The Chinese embassy in Canberra has hit back at Australian media reports of a man who says he worked as a secret Chinese operative for five years, saying he is a convicted fraudster.
Wang Liqiang told Nine Newspapers he was seeking asylum in Australia, and was willing to detail his operations working as an intelligence agent for the Communist Party.
The embassy said Mr Wang was convicted of fraud and wanted by police after fleeing on a fake passport.
The statement, which referred to Mr Wang as a “self-proclaimed Chinese agent”, said he was sentenced to one year and three months in prison for fraud, with a suspended sentence of a year and a half.
It referenced a Shanghai police statement which said they had opened an investigation into Mr Wang in April after he allegedly cheated 4.6 million yuan ($6.7 million) through a “fake investment project” involving car imports in February.
The embassy said Mr Wang left for Hong Kong the same month the investigation was opened, with a “fake” Chinese passport and “fake” permanent Hong Kong resident ID.
It is understood Mr Wang is speaking with Australia’s domestic spy agency, ASIO, and has alleged the Communist Party ordered overseas assassinations — including in Australia.
In the statement Mr Wang provided ASIO last month, he reportedly stated: “I have been personally involved and participated in a series of espionage activities.”
The Chinese embassy’s comments come a day after Nine Newspapers reported Mr Wang was in hiding in Sydney.
On Saturday, a senior official speaking on the condition of anonymity told the ABC Australian security agencies were working to “separate fact from fiction” while assessing Mr Wang’s reports.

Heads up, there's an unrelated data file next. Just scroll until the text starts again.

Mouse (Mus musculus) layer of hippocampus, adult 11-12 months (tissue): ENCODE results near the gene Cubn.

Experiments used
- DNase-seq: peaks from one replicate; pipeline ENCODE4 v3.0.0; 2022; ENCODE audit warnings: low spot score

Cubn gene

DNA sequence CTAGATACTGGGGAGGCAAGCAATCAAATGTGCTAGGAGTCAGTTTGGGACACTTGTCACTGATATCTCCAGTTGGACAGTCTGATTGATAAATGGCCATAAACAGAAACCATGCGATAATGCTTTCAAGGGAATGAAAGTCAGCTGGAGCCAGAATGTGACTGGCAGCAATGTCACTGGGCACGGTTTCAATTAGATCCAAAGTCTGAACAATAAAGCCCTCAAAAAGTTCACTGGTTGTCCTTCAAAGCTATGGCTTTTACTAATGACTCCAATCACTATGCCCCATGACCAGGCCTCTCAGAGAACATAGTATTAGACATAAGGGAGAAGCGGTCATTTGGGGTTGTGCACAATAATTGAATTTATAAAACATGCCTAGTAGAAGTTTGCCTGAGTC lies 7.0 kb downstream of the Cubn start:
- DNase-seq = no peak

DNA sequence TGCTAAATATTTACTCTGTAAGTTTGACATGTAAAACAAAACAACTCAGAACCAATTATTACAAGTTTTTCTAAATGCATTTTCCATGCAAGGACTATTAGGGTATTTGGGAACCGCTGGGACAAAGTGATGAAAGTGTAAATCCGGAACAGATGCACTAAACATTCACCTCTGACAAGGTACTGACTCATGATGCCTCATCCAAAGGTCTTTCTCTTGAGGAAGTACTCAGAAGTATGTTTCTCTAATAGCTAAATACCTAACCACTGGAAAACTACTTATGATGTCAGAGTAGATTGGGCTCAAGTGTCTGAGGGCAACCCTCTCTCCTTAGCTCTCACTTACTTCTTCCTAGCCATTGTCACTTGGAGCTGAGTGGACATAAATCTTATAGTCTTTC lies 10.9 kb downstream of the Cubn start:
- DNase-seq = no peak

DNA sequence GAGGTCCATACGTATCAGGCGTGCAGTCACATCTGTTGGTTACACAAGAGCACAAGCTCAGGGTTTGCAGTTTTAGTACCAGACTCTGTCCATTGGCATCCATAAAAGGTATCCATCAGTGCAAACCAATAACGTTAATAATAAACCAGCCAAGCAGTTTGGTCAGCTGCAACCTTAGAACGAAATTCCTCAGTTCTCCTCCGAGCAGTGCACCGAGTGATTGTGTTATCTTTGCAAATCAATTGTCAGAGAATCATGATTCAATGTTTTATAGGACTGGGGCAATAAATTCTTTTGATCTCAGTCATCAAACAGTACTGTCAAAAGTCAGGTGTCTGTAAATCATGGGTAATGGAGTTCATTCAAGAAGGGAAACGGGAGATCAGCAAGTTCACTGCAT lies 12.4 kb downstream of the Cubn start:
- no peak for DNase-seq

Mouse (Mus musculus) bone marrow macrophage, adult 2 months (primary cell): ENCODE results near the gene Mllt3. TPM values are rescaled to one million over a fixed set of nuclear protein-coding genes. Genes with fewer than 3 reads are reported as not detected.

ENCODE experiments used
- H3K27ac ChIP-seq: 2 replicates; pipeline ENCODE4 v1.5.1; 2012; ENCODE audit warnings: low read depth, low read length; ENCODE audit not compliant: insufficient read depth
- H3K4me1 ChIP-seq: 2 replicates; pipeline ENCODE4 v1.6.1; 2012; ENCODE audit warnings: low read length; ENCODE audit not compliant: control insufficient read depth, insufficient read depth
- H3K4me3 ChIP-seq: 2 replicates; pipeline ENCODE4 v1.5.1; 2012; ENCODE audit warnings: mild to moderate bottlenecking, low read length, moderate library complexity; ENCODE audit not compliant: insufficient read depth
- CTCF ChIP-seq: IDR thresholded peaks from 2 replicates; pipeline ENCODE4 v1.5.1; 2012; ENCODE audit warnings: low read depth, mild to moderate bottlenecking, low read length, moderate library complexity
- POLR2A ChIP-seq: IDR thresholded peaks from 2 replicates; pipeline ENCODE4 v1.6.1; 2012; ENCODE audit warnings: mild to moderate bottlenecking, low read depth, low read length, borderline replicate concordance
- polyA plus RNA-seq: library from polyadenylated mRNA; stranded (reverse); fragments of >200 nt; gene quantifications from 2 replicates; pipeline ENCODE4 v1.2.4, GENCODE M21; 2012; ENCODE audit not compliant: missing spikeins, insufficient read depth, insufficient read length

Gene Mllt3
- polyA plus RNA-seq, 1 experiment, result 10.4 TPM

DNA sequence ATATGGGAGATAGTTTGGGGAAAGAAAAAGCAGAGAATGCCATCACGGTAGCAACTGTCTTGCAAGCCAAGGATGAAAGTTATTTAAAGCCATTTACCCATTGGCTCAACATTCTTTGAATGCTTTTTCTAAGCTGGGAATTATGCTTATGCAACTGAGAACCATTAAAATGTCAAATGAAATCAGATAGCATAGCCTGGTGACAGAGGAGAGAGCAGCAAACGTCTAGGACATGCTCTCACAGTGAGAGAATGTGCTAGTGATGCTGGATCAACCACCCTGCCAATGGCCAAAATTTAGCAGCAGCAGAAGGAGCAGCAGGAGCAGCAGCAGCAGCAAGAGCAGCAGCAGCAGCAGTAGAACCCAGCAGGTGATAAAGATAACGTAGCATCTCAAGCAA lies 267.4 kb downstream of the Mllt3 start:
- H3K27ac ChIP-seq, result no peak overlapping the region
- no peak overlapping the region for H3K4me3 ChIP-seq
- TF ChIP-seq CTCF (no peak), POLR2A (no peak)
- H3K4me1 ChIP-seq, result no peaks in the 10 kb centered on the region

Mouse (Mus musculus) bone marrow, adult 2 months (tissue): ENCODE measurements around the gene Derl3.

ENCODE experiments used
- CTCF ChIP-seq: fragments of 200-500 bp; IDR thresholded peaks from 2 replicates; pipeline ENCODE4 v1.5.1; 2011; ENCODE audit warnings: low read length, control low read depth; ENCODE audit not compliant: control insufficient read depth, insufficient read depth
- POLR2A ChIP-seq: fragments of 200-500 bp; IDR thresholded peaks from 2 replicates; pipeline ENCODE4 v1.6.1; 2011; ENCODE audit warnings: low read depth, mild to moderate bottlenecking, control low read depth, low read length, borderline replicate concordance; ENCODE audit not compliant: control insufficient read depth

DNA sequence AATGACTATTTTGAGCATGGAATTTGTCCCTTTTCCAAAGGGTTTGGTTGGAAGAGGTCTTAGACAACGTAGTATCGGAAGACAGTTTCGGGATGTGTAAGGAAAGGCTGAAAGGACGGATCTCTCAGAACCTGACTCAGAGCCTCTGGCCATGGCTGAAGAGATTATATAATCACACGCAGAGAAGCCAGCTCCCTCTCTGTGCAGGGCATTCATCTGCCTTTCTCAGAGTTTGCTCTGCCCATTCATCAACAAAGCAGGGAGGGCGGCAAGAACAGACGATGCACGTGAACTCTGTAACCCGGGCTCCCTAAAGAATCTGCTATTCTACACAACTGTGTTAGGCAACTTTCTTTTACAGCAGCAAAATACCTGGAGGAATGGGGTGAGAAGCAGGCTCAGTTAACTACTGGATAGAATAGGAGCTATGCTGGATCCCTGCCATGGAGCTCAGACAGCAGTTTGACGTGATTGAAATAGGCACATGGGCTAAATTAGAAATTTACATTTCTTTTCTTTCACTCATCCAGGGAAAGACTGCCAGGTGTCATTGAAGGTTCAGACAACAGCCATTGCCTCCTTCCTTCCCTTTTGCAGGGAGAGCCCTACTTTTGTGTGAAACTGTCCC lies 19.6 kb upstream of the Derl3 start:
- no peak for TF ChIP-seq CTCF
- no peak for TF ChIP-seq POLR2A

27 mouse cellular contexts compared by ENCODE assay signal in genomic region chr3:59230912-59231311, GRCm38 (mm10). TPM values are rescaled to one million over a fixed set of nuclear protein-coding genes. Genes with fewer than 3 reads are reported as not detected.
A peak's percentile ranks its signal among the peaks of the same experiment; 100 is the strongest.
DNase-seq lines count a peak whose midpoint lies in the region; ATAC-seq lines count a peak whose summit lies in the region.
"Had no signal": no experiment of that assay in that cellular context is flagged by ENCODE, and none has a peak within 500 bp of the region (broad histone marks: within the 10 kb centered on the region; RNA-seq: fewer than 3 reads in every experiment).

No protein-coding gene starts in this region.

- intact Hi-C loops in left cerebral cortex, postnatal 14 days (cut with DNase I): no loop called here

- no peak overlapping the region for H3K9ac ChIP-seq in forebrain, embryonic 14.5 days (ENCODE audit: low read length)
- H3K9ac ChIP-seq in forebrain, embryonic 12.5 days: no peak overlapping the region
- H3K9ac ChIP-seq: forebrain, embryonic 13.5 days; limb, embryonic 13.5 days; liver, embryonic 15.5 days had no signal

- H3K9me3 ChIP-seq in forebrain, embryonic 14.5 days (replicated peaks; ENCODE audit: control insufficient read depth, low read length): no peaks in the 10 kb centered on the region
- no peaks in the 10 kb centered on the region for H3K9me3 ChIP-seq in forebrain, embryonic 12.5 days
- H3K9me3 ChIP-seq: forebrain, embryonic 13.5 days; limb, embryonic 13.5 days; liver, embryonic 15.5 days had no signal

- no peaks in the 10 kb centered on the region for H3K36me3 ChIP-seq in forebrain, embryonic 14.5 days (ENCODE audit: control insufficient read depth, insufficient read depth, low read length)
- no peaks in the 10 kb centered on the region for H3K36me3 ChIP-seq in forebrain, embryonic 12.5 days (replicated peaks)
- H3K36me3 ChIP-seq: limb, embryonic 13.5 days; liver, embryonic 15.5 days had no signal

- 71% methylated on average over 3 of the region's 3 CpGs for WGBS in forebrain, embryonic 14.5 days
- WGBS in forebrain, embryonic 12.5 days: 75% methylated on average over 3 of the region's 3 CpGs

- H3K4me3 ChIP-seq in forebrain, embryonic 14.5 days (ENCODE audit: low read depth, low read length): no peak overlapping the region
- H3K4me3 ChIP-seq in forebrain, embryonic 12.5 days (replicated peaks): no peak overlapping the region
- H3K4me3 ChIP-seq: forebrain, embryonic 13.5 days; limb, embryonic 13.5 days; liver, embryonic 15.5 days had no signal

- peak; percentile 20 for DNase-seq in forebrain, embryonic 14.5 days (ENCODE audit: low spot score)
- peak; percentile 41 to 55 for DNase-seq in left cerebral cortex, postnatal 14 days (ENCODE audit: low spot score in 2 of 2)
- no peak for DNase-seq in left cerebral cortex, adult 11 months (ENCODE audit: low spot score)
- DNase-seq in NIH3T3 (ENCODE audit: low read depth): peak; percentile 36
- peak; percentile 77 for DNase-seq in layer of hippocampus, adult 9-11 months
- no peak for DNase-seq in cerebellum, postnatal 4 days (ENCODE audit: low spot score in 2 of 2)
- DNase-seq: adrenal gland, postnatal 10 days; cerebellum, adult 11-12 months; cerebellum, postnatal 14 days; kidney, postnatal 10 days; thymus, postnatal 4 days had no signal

According to Nine Newspapers, Mr Wang provided new details about the kidnapping of five booksellers and their rendition to mainland China, starting in 2015.
He also reportedly told the group that Beijing spies were infiltrating Hong Kong’s pro-democracy movement, “operating with impunity in Australia” and influencing elections in Taiwan.
In a clip from 60 Minutes shared on social media, Mr Wang was translated as having said he decided to seek political asylum in Australia and provide new information about Beijing’s alleged espionage activities because he “knows very well that the Chinese Communist Party can never be trusted”.
“Once I go back, I will be dead,” he added.
‘Government makes no apologies for interference laws’
Speaking on Insiders on Sunday morning, Treasurer Josh Frydenberg responded to calls from his colleagues, including MP Andrew Hastie, for Mr Wang to be granted political asylum in Australia.
Mr Frydenberg said Mr Hastie was “entitled to his view”, adding Mr Wang’s case was in the hands of Australian law enforcement and intelligence agencies.
“I won’t comment on specifics of an ASIO operational matter,” he said.
“But what I will say is that the Government makes no apologies for the laws that we’ve introduced around foreign interference and foreign influence.”
On Saturday, Mr Frydenberg had said the relevant Australian authorities were following up on the “sensitive matter”.
“These are very disturbing reports and the matter is now in the hands of the appropriate law enforcement agencies so I wouldn’t comment on the particulars of individual cases,” he said.
“The Government makes no apologies for the measures we have taken to ensure that we have foreign interference laws in place.”